tvoiild have till now set an example
which we hoie, hut do not believe, ins
sun may follow. The interior of this
t'hniel is adorned in niostcxvAllcntdcsign
mid taste, just enough of statuary to be
pleasing, but not wearying to the eye,
ihc walls covered with most exquisite
vriptural representations Hn mosaic ami
sculptures in bas relief. Altogether we
pronounce it a worthy monument to a
jvortny man, aim wormy 01 cue lovmg ;
vife by whom it was built. j
St. George's (iaiel, of which we have
Jic.id so much, did not long detain us.
TIkkc old churches are bepawing sonie
whut monotonous. Our history yinnol
Jieep up with the endless lines ol tomb of
htlK'- "lid (iiKvns, and the dales which so
ridfcht ourenUrKijncrs to us are as dry
is Uieir brown bread (of which we will
tell you more soon), and we scarcely
think a record of them would ut aii edify
Before leaving the town of Windsor we !
visited the famous Eton school, in which
nearly 1,0011 boys arc licing taught.
J'hcir playground was esjtecially lteauti
ful, of large expanse, covered with mag
nificent elms, shading tlie richest grass
which sloped even to the brink of the
Thames. It was very sweet, and well
adorned by crowds of cheerful English
lads, all full of healthful fun. A crowd
wan engaged in the national game of
cricket, and on enquiring the nnmeof one
of tlie brightest we were told he was
"The Honorable Kolicrt Ward." Plain
"Hob" lie would have been in America,
and much better that would linvc lieen
for him. Hut here, no doubt, 700 years
ago some ancestor picked up H. K. M.'s
handkerchief, and ,so this bojr must be
sMken of by his playmates as "The Hon
orable." "Many things in England do not please
iiv (,No doubt this announcement will
.cause jniich commotion, but we must
:seak with candor.) The delightful rolls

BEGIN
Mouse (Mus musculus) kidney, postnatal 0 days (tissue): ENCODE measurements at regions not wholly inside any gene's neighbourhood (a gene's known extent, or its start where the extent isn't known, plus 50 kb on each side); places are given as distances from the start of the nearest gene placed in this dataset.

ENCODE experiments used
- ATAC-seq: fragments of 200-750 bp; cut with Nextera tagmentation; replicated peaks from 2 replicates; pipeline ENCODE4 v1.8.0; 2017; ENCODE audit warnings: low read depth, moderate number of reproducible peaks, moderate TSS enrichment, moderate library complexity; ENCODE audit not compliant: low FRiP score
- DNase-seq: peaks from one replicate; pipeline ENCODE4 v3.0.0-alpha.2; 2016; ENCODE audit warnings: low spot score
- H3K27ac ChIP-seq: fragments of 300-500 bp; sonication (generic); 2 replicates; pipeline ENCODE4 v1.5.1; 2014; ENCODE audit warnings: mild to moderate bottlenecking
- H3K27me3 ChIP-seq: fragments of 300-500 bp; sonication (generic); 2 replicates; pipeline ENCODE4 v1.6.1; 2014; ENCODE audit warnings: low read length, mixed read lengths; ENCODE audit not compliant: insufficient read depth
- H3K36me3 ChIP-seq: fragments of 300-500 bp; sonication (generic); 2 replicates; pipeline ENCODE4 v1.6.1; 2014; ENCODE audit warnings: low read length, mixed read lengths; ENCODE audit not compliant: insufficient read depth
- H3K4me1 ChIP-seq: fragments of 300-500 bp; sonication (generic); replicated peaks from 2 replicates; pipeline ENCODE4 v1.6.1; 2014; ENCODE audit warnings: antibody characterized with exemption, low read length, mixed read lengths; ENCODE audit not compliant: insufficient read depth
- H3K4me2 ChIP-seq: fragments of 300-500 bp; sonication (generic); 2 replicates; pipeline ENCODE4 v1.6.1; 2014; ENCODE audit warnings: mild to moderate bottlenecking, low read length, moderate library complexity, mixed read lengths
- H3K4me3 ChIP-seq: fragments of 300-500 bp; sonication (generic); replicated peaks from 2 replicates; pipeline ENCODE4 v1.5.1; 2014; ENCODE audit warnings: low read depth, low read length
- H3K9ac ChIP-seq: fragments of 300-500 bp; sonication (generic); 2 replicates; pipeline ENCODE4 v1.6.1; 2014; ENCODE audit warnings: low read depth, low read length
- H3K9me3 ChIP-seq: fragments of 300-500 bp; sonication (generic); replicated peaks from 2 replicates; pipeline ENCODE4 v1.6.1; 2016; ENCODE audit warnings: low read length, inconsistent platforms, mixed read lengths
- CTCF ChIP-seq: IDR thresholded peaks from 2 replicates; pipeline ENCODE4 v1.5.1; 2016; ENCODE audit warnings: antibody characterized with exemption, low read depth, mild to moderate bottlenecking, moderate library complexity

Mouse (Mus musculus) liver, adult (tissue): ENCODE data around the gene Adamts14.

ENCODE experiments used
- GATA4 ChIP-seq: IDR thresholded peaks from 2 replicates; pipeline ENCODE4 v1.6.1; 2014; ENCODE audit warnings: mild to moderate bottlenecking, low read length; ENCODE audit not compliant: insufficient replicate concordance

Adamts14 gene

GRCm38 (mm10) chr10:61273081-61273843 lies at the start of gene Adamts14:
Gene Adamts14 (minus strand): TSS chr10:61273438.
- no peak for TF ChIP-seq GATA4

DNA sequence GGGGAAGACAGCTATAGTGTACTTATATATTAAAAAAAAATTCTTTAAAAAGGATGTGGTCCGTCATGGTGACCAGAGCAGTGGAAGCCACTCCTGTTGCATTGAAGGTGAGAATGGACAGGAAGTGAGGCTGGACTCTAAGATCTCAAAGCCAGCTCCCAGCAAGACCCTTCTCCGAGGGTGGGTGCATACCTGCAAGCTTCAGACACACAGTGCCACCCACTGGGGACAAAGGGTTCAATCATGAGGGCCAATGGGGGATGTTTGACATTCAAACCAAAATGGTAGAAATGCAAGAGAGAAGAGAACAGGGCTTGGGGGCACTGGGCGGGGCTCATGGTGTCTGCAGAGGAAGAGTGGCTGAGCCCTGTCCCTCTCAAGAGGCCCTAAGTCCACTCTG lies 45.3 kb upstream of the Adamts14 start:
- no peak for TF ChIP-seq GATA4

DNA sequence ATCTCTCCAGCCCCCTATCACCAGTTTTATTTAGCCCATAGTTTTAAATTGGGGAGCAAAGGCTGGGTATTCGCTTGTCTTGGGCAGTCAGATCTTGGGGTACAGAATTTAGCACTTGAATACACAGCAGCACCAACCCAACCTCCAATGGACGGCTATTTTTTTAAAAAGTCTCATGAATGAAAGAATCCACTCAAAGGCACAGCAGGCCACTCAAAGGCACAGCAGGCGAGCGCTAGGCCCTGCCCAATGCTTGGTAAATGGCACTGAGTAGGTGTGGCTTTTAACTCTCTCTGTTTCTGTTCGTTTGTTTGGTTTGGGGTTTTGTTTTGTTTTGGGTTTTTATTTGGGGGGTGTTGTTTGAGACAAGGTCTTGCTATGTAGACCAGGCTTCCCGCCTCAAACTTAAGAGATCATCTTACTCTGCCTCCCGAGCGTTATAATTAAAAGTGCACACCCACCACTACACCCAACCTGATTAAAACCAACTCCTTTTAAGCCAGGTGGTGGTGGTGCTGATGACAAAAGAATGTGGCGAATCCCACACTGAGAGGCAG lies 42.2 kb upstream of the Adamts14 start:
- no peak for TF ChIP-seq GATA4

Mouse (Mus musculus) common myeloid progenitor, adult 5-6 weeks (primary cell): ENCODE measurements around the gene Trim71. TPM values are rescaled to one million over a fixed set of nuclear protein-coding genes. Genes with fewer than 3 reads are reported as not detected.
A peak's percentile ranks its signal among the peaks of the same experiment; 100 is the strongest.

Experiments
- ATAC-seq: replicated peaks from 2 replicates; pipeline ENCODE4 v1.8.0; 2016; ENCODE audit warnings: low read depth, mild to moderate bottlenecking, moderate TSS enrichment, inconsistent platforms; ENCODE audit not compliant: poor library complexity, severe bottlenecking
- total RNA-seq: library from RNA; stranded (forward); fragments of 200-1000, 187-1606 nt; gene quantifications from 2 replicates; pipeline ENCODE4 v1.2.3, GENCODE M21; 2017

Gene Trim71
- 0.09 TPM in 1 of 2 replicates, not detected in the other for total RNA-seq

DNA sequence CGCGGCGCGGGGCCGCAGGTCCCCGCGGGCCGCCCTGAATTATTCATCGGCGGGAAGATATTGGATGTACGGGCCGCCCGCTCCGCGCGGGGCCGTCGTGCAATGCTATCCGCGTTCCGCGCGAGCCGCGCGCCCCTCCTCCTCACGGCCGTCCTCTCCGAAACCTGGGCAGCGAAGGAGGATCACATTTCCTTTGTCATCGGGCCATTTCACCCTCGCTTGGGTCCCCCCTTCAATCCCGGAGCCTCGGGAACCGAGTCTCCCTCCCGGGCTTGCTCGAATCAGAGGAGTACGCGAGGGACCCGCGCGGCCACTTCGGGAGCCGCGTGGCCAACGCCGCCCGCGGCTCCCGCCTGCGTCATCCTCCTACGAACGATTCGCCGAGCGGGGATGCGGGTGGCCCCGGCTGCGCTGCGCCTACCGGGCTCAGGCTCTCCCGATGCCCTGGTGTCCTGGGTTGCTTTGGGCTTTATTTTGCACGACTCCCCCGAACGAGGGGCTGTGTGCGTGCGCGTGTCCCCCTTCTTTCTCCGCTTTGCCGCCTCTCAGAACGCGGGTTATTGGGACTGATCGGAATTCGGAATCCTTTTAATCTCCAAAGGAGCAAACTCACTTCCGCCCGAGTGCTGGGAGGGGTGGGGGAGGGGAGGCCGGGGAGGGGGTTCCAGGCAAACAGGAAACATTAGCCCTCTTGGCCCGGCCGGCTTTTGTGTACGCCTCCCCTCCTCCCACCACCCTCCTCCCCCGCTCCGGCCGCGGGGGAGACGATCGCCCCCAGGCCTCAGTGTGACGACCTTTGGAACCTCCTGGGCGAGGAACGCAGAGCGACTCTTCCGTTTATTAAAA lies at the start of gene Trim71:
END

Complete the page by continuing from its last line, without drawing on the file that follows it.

of Scotland are a thing of the tnst. The
(tread here is tlie most utterly detestable
ithat ever entered our lips; dry, stale,
isour, tough in short, uneatable. The
restaurants, which are numerous, do not
(compare with ours. In New York asteak
- - :j :.u .i..i:..i.f..i
for one is aucompuiucu wun iii-ij;iiiitii
(trend and butter and is un ample lunch
(or two, but here if you want enough for
nine be sure to order enough for six, and
then you will Ik- charged extra for the
tough bread, which you vainly attempt
to gnaw. We find it far more satisfac
tory to seek a dinner "table d'hote," but
even then it you ask for conceit is an
extra charge, and the water is so tepid
ad disagreeable (ice being unheard of)
that eitlier tea, coffee, wine or ale, is a ne
cessity. The English ale, too, is a great
disappointment to us. None of the
sparkling refreshment which our lager
affords, but flat, warm, bitter, miserable.
The courtesy which so pleased us in Scot
land is left behind. Here the lackeys arc
grulf, rude and in all rcsiects disagree
able, accepting your modest fee witii an
air that makes you feel that you are a
beggar, seeking alms from a millionaire.
Such is our experience thus far in L n
don. T. W. P.
THKKK III.ACK ANUKr.i.
The Kemarkahle Yarn that Comes
From Hlmiliiifc'hniii.
Ciiicaoo, August 13. A sH?ci;il from
llirmingliam, Ala., says: A most re
markable religious craze has seized the
negroes near Bessemer and the coimlry
intermediate between that rapidly grow
ing place, and ltirminghain. for some
time past an old negro named Tobias
laekson, has lieen proclaiming himself as
ilaniel the prophet, and doing all kinds
ol singular, wild and queer things. I lie
darkies in this section are ignorant and
sutcrstitious, and Jackson's actions anrl
the great powers with which he claimed
to have been invested, awed the simple
minded negroes. Saturday last he ter
suaded three young negro men that they
were representatives of Shailrach, Mc-sh.-ich
and Abcdncgo, the three children
of faith who entered the fiery furnace of
Nebuchadnezzar of old. lie claimed thai
the furnace where the iron is incited ami
east into all kinds of forms was ihe fur
nace of Nebuchadnezzar, and that they
could cuter it and pass through without
the smell of lire. The three negroes, call
ing thcniselvestbethree children of Israel,
under the influence of their new prophet,
deliberately entered thegaie ofthe cupola
of the furnace and rushed headlong into
the white heat of the melting iron. When
they failed to conic out, Jackson, the
prophet proclaimed that he saw them
rising in the air with the smoke of the
furnace, attended by angels, amlsaid that
they would revisit the earth ncxlSunday.
The negroes propose to meet at the
church next Sunday and pray while
awaiting Ihe descent of tin- three children
ol Israel. The mother of one of them
said when asked about the matter: "1